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National Youth Jazz Orchestra: Jazz in Film

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Unraveling scores by Lalo Schifrin, Elmer Bernstein, Henry Mancini, John Williams, Quincy Jones and the other composers represented here is no waltz in the park, but as always, Ashton has the ensemble well-prepared and ready for the fray.
National Youth Jazz Orchestra
Jazz in Film
Silva Screen
2004

This is the twenty-second album in my library by Britain’s remarkable National Youth Jazz Orchestra, and the first one that I’ve not thoroughly enjoyed. (Well, it was bound to happen one day.) Can’t blame NYJO for that, however; Bill Ashton’s young charges are as bright and chipper as ever, and so we must look elsewhere for the shortcomings. There are two, actually — first, the sound on several tracks (“Modesty Blaise,” “Cinderella Liberty,” “Austin Powers” are especially culpable) is so harsh, shrill and reverberant as to be truly disconcerting; second (and this can’t really be helped), the truth is that most Jazz (and other music) in film was written to enhance the mise-en-scène (I’ve always wanted to use that term) and doesn’t stand nearly as securely on its own legs; that is to say, the music seldom wears as well when divorced from its visual component.

That said, NYJO certainly does the best it can with the material at hand, and you won’t hear it played much better than this. Unraveling scores by Lalo Schifrin, Elmer Bernstein, Henry Mancini, John Williams, Quincy Jones and the other composers represented here is no waltz in the park, but as always, Ashton has the ensemble well-prepared and ready for the fray. A pity that its first encounter is with John Dankworth’s theme from “Modesty Blaise,” as it is arguably the most poorly transcribed of the dozen tracks while trumpeter Evan Jolly’s solo is, by NYJO standards, lackluster. Schifrin’s extended suite from “Bullitt,” which follows, is inflexibly atmospheric but not especially captivating sans Steve McQueen (in spite of amiable solos by flautist Rupert Widdows, guitarist Jerry Haglund and pianist Jon Escreet), and Mancini’s “Touch of Evil” is also in need of visual aids to underscore its ominous nature. Williams‘ “Cinderella Liberty,” which uses a string section (although none is listed on the album), is handsomely introduced by soprano saxophonist Phil Knights but soon after engulfed by strident acoustics that make listening more a chore than a pleasure.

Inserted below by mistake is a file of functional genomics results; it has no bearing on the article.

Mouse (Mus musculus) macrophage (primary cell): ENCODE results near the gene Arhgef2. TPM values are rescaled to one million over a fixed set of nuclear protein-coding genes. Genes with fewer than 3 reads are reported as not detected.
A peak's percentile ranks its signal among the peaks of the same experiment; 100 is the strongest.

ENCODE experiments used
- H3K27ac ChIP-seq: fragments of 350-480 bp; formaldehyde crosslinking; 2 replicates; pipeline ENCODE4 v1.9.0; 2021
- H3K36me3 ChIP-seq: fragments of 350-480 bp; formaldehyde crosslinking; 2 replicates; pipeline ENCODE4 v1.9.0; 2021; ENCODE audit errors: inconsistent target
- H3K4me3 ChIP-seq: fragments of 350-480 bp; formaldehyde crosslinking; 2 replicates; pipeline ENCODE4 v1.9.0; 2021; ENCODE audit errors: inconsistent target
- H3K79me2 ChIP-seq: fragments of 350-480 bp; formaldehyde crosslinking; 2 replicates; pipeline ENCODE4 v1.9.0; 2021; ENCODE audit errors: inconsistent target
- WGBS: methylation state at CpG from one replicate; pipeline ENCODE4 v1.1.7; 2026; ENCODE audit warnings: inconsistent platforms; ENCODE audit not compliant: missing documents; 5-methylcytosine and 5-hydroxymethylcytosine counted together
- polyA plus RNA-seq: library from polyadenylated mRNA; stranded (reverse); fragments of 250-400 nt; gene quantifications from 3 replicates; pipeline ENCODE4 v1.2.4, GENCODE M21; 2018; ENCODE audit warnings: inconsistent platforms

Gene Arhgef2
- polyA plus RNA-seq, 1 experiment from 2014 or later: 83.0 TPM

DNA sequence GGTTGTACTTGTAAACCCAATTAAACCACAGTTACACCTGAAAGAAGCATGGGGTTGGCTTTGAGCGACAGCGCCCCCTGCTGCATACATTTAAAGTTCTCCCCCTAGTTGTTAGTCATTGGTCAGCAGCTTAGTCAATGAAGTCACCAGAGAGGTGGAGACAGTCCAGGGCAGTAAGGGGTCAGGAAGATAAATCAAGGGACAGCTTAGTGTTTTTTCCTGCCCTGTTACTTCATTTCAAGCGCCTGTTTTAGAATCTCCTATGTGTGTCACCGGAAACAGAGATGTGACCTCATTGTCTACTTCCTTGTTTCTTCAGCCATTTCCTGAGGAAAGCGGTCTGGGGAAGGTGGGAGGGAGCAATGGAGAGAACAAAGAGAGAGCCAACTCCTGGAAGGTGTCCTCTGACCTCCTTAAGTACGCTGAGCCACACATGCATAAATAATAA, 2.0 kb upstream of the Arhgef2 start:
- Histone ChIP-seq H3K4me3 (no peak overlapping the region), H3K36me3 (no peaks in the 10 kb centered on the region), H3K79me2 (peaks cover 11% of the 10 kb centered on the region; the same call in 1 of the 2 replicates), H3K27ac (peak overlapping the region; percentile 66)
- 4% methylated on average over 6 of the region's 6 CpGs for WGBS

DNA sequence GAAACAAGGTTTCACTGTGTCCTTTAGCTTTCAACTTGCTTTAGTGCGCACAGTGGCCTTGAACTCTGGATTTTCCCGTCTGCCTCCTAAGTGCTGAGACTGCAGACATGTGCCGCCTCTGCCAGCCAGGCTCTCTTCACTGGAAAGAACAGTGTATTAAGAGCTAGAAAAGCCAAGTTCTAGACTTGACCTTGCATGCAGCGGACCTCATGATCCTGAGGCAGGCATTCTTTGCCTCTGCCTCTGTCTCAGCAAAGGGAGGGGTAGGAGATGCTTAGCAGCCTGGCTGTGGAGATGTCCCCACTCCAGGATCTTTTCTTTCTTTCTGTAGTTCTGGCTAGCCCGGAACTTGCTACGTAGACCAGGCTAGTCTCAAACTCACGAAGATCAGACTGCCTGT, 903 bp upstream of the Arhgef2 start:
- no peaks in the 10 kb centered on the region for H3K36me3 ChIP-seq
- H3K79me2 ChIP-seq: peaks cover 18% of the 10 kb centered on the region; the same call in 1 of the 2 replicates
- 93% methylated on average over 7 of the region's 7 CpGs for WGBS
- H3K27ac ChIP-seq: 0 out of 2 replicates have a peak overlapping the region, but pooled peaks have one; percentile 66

The pleasure meter rises sharply on the next track, a charming medley of songs written by the late great Dudley Moore whose impressive musical talents were overshadowed by his genius for comedy. The snappy solos are delivered courtesy of Widdows, Knights, Haglund, Escreet and tenors Mark Hanslip and Robin Fincher. Trumpeter Tom Wortley assumes the spotlight on Jerry Fielding’s threnodic score for the seldom-seen Clint Eastwood film “The Gauntlet,” whose motif is based on the hymn “Just a Closer Walk with Thee,” and trombonist Martin Gladdish is the main man on David Shire’s forceful theme for “The Taking of Pelham 1 2 3.” Alan Silvestri’s gently swinging “Who Framed Roger Rabbit” is a highlight, thanks in part to tight ensemble work (especially by the reeds) and a bracing flugel solo by Robbie Robson.

Two familiar scores by Bernstein follow, with trumpeter Joe Auckland showcased on “Man with the Golden Arm,” Escreet (at the Hammond B-3) on “Walk on the Wild Side.” As I’ve never been a great fan of either, let‘s say they are well-played and leave it there. Schifrin resurfaces with the aggressive “Dirty Harry” suite, consisting of music composed for the first three episodes in Eastwood’s hard-hitting detective series, before NYJO wraps things up with Jones’ lively “Soul Bossa Nova,” written in 1962 (and reminiscent of Mancini’s “Elephant Walk” from Hatari! ) and used as the main theme in Mike Myers’ series of “Austin Powers” spy satires.

As NYJO has a special place in my heart (it’s the first big band I ever reviewed), it troubles me to have to write anything less than complimentary about one of its albums, but Jazz in Film, even though splendidly performed, is too often less than rewarding for the reasons cited above. On the other hand, NYJO is NYJO, and that means there are more than a few tasty slices of Jazz to be savored. Those who appreciate movie themes more than I (and aren’t as fussy about ear-piercing sound) may find the enterprise much more to their liking.


Tracks: Modesty Blaise; Suite from Bullitt; Touch of Evil; Cinderella Liberty; Dudley Moore Tribute; The Gauntlet; The Taking of Pelham 1 2 3; Who Framed Roger Rabbit; The Man with the Golden Arm; Walk on the Wild Side; Dirty Harry Suite; Austin Powers Soul Bossa Nova (72:32).

Personnel: Bill Ashton, director; Dan Carpenter, Tom Wortley, Andy Greenwood, Joe Auckland, Robby Robson, Evan Jolly, trumpet; Martin Gladdish, Phil O’Malley, Bob Dowell, John Stokes, Lewis Edney, Andy Lester, trombone; Kai Hoffman, Martyn Bayless, horns; Phil Knights, alto, soprano sax, flute, piccolo; Tom Richards, alto sax, flute; Robin Fincker, tenor sax, flute; Mark Hanslip, tenor sax; Gemma Moore, baritone sax, flute; Rupert Widdows, flute, alto flute, piccolo; John Escreet, piano, Hammond B-3 organ, Fender Rhodes; Jerry Hagland, guitar; Dave Foster, Tom Mark, bass; Jim Hart, drums, vibes; Chris Marshall, Lindsay Evans, percussion.


Visit the NYJO on the web at www.nyjo.org.uk .

Style: Big Band


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